Primarily used to kill soil insects and termites, heptachlor has also been used more widely to kill cotton insects, grasshoppers, other crop pests, and malaria carrying mosquitoes.
It is believed to be responsible for the decline of several wild bird populations, including Canadian Geese and American kestrels in the Columbia River Basin in the U.S. The geese died after eating seeds treated with levels of heptachlor lower than the usage levels recommended by the manufacturer, indicating that even responsible use of heptachlor may kill wildlife.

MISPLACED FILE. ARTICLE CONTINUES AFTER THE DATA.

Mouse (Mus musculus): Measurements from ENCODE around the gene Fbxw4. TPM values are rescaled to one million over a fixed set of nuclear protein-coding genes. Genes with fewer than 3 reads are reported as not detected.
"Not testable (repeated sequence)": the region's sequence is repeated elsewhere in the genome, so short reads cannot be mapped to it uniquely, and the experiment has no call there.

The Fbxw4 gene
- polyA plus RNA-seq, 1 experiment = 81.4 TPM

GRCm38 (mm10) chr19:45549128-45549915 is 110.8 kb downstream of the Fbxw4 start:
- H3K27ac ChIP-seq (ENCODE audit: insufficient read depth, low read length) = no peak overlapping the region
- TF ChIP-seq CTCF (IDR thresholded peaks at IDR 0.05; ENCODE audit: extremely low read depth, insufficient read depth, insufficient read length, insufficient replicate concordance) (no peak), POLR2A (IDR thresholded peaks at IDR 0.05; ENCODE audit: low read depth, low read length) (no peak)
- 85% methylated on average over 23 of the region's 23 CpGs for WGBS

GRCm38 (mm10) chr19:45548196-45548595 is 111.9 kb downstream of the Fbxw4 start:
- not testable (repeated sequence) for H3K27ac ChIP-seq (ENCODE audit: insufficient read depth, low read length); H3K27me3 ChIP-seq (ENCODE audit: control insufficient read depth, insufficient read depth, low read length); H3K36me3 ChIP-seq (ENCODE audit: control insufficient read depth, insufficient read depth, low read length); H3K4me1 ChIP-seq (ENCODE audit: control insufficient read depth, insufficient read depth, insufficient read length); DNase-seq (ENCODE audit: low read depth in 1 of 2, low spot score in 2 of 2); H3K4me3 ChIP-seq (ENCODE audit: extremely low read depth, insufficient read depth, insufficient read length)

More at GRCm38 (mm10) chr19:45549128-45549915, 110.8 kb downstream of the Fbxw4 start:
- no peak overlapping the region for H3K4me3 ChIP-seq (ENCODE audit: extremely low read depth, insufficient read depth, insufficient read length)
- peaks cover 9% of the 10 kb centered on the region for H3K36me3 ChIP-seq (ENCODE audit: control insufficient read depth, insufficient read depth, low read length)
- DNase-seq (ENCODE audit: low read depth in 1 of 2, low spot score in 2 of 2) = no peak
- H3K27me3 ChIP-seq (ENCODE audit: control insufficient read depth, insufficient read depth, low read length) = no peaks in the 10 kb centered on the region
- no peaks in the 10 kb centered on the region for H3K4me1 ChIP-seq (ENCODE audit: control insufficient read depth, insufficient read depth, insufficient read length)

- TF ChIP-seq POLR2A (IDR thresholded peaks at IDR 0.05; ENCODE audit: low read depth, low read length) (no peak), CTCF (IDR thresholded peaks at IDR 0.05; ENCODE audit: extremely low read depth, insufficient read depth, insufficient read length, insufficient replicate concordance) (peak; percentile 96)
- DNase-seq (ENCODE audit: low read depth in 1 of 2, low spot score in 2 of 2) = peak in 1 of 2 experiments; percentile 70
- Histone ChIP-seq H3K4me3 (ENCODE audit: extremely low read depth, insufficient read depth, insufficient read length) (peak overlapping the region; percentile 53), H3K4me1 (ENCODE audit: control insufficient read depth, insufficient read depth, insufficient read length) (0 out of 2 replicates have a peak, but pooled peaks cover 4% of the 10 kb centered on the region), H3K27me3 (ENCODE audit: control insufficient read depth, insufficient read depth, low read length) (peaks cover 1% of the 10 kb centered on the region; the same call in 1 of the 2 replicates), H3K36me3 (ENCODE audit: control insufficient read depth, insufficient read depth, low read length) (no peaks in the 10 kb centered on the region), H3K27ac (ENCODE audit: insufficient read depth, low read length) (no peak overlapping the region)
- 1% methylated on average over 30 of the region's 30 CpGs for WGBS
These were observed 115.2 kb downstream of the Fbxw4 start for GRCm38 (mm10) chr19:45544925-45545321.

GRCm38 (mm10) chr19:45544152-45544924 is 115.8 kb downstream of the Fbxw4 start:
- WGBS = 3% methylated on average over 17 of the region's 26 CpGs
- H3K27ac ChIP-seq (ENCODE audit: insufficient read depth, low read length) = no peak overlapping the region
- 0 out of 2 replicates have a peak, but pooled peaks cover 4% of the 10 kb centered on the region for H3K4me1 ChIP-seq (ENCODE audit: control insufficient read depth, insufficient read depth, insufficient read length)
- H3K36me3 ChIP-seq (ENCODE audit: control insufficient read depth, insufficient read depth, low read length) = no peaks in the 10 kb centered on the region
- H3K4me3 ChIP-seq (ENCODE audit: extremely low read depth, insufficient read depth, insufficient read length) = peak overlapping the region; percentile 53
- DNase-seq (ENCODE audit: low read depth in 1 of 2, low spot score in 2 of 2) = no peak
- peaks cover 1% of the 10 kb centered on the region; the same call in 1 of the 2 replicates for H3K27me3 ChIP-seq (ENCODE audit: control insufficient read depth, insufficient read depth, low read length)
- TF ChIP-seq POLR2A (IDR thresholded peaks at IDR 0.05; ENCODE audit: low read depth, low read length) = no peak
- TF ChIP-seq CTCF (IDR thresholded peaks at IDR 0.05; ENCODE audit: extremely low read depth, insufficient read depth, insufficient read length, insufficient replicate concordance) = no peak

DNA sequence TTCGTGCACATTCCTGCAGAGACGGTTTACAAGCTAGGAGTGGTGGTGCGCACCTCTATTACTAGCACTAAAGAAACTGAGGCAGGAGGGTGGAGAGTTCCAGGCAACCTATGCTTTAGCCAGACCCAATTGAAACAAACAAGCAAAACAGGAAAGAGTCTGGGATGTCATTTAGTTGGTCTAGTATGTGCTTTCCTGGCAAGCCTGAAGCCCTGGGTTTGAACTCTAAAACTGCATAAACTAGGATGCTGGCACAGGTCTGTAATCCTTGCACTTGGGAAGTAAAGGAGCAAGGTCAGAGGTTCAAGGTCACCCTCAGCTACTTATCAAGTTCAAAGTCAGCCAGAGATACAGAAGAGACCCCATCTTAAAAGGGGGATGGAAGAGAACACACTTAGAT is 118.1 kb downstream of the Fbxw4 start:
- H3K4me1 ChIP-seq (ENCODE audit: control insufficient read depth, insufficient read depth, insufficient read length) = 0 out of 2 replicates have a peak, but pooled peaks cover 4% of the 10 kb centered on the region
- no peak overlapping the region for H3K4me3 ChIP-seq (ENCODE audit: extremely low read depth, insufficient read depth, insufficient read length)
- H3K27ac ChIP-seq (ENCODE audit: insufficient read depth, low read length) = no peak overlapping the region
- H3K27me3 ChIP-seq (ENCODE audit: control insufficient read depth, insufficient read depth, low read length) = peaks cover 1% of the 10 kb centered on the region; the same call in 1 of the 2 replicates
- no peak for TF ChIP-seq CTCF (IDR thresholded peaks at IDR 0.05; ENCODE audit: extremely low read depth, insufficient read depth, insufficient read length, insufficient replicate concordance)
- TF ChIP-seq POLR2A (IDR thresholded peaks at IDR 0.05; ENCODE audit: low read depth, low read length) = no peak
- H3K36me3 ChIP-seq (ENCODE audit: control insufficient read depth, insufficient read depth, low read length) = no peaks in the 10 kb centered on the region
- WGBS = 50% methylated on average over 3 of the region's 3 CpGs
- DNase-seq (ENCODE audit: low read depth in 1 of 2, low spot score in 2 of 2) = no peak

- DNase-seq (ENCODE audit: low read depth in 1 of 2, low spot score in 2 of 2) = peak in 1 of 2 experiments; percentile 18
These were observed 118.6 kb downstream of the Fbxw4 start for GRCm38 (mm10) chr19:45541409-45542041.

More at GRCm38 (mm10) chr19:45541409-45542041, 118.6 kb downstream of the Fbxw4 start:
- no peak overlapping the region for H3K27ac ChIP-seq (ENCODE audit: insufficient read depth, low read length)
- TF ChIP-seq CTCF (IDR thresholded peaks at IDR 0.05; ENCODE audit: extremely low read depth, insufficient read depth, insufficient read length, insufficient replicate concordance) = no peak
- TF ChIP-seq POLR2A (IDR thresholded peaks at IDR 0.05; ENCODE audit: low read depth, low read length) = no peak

Laboratory tests have also shown high doses of heptachlor to be fatal to mink, rats, and rabbits, with lower doses causing adverse behavioral changes and reduced reproductive success.
Heptachlor is classified as a possible human carcinogen, and some two dozen countries have either banned it or severely restricted its use.
Food is the major source of exposure for humans, and residues have been detected in the blood of cattle from the U.S. and from Australia.